Case details

Defense: Unsafe turn with filled water truck resulted in rollover





Result type

Not present

cervical, fracture, neck
On June 24, 2008, plaintiffs’ decedent, Marty Golston, 38, a laborer, was operating a 2,000-gallon water truck that his employer rented from Hertz Equipment Rental Corporation. Golston had filled the water truck and was returning to the construction site when he made a left-hand turn at a high rate of speed, causing the truck to roll over 360 degrees. He subsequently suffered burst fractures of the cervical spine, rendering him a quadriplegic. Golston ultimately died approximately one week later due to complications from his . The decedent’s wife, Tawana Golston, and the decedent’s sons, Jamichael Weathers and Jacari Golston, sued the cab and chassis manufacturer, International Truck & Engine Corp., which later became Navistar Inc.; the water tank manufacturer, Valew Welding & Fabrication, which also did business as Hayes Welding Inc.; and the vehicle owner, Hertz Equipment Rental Corp., which ordered the chassis and tank. The decedent’s family alleged that the defendants defectively designed the truck and failed to warn of its defects. They also alleged that the defendants’ negligence constituted a breach of express warranty and breach of implied warranty. International Truck & Engine Corp. and Valew Welding & Fabrication settled with the plaintiffs prior to trial. Also, the plaintiffs’ claim of negligence was dismissed prior to trial, and the breach of express warranty and breach of implied warranty were not pursued. Thus, the matter proceeded to trial against only Hertz on the strict products liability claims of design defect and failure to warn. Plaintiffs’ counsel argued that the cause of the rollover was the design of the truck and the water tank’s failure to control the sloshing of the water during turning maneuvers. (Counsel alleged that the roof of the truck was not crashworthy, but did proceed to trial on this theory because International Truck settled out before trial.) Counsel contended that the tank should have had additional baffles to mitigate against lateral water movement, which would have prevented the rollover. Plaintiffs’ counsel further contended that some type of warning should have been provided to advise users that the dynamics of the fluid in the tank could adversely affect the vehicle’s stability and handling. Hertz contended that Marty Golston did not have the proper training or testing to operate the subject truck, and that the decedent caused the rollover by executing his left turn at an excessive speed and unsafe turning radius. To establish that Golston operated the truck vehicle unsafely, defense counsel relied on eyewitnesses who testified that Golston was traveling between 30 to 40 mph when he made the left turn, as well as relied on the fact that the truck’s speed caused it to complete a 360-degree roll. The defense’s truck design expert testified that the water movement was not the cause of the rollover, but that the speed and radius of the turn executed by Golston generated lateral acceleration rates that would have caused the truck to roll over even if the load was frozen. The expert also testified that the subject vehicle was more stable than most “big rigs” and other large types of tractor-trailers on the roadway. According to defense counsel, Judge Joseph Brisco ruled, prior to trial, that the defense could not present evidence that Marty Golston did not have a commercial driver’s license, though Hertz’s contract with Golston’s employer explicitly required that operators possess such a driver’s license. Instead, defense counsel relied on Golston’s lack of training and testing, and contended that Golston’s employer was the cause of the accident for assigning him to the truck knowing that Golston did not have the proper training or testing. Defense counsel added that another witness, a former safety supervisor for Golston’s employer, testified through deposition that Golston’s employer knew that the decedent was not qualified to operate the subject vehicle, but still assigned Golston the truck., Marty Golston suffered burst fractures of the cervical spine, rendering him a quadriplegic. However, he died approximately one week later due to complications from his . Golston was survived by his wife and their two sons. Golston’s family asked the jury to award $6.7 million in total damages, which included damages for the medical expenses Golston incurred and past and future economic loss. The total amount sought also included wrongful death damages that consisted of the family’s loss of the decedent’s care, comfort and society.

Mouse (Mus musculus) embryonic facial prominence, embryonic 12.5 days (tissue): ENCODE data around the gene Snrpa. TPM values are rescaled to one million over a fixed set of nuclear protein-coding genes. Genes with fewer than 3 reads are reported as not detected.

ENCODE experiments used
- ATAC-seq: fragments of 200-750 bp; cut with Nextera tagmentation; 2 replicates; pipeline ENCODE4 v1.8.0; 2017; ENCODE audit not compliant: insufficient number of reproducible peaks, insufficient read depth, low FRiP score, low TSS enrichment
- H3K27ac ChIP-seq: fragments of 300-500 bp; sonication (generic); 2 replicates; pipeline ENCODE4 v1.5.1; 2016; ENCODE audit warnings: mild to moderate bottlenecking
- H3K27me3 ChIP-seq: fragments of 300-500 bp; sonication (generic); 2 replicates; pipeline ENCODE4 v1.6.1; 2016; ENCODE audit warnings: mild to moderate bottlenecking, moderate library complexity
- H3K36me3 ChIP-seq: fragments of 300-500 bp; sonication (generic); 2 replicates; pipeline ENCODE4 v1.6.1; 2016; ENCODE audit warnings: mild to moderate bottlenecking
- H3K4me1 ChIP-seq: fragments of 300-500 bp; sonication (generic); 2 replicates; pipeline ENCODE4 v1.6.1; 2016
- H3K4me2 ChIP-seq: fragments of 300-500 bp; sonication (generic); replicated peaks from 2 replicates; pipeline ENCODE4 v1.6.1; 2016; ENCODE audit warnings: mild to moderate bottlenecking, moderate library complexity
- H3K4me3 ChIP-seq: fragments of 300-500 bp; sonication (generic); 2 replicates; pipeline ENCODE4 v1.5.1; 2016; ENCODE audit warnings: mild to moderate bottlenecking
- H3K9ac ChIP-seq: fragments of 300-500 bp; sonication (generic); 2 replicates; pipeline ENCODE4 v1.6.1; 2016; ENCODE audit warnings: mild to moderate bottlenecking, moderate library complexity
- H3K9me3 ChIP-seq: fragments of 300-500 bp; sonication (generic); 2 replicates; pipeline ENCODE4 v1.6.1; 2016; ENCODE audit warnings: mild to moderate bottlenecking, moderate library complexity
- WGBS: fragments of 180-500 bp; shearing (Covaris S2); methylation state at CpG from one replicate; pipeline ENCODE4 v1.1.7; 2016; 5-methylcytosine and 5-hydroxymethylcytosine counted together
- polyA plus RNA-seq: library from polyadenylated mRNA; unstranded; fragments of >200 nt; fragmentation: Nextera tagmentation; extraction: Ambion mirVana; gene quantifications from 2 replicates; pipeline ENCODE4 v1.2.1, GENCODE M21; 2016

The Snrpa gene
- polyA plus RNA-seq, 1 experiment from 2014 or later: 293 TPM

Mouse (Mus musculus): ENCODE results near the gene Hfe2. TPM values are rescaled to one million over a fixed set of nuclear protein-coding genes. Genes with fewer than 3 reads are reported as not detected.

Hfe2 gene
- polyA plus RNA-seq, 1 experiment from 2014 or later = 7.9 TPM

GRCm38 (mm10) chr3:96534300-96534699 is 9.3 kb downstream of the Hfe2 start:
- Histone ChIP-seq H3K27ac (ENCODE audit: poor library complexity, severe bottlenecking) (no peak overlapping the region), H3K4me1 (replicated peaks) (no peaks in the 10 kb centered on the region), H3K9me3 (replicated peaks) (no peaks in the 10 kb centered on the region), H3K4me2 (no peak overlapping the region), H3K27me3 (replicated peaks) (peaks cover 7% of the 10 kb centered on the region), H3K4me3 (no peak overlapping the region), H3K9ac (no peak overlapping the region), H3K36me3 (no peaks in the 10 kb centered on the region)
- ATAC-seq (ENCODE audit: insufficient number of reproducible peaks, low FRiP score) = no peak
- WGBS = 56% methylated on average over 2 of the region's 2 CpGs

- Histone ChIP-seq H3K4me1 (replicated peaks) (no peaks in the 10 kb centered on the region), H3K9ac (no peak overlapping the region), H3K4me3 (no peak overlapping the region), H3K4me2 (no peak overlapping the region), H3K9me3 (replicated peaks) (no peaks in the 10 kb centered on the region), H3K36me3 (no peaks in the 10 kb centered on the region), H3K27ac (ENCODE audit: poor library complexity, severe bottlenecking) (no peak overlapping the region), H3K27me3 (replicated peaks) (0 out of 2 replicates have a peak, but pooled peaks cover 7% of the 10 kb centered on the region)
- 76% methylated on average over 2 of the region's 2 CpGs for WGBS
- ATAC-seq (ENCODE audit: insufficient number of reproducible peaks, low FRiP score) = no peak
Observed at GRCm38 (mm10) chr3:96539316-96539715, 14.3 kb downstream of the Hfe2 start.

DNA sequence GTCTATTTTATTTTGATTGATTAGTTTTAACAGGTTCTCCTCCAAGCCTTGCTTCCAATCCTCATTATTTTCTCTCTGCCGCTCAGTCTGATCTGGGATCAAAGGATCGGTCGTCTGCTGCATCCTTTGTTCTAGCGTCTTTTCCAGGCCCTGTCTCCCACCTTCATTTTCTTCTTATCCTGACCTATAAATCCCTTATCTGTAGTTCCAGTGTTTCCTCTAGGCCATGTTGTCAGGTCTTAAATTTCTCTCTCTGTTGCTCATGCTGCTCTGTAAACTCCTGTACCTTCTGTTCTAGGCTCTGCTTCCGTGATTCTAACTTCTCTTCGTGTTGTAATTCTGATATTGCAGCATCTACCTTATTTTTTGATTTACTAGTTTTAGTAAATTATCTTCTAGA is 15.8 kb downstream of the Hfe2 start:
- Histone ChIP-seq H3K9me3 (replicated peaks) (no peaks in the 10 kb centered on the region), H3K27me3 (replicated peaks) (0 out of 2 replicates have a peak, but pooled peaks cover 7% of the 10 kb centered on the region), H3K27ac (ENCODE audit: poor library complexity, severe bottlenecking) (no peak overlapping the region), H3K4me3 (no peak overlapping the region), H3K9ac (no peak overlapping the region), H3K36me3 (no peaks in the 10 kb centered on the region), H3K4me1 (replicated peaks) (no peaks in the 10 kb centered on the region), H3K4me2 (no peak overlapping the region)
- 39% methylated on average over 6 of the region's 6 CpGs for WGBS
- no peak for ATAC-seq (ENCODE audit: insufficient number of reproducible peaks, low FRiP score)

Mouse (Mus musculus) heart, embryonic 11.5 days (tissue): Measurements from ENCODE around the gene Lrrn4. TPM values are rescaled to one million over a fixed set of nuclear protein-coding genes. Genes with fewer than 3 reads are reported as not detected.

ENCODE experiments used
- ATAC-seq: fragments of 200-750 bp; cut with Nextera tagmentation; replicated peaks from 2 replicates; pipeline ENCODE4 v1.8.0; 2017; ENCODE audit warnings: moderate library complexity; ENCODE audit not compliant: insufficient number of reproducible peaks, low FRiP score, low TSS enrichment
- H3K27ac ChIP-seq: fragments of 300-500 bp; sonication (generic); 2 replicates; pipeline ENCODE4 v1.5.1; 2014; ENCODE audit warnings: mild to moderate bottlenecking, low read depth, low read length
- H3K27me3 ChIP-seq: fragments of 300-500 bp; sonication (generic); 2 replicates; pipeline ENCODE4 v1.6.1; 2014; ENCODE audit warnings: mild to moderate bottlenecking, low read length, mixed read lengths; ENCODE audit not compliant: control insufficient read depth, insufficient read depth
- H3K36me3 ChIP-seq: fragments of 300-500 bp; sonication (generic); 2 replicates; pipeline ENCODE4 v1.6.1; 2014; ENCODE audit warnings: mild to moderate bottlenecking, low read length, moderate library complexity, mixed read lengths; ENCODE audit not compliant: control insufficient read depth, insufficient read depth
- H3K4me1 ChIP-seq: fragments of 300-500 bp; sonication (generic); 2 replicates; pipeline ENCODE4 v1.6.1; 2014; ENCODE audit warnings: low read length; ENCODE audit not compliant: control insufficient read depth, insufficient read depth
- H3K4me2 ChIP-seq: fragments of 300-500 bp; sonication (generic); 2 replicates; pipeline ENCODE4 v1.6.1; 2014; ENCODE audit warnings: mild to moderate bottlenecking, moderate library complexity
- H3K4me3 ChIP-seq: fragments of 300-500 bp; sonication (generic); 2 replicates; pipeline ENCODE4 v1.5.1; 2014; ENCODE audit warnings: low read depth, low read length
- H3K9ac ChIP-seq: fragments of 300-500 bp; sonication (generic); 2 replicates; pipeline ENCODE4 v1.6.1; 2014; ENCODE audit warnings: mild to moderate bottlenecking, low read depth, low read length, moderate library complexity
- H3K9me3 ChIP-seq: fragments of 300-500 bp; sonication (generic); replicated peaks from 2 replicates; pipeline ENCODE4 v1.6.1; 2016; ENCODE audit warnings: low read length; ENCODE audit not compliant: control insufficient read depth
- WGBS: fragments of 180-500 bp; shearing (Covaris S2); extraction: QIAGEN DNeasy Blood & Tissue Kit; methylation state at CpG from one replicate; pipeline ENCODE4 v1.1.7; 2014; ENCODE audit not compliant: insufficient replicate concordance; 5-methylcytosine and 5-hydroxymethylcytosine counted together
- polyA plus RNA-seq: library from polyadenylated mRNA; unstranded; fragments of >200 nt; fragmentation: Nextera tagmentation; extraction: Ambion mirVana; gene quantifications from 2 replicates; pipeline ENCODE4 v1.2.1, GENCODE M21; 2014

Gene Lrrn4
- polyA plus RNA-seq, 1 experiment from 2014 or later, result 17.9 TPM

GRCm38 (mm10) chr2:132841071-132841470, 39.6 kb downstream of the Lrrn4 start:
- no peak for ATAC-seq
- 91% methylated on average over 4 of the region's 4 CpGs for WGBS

Superior Court of San Bernardino County, San Bernardino, CA

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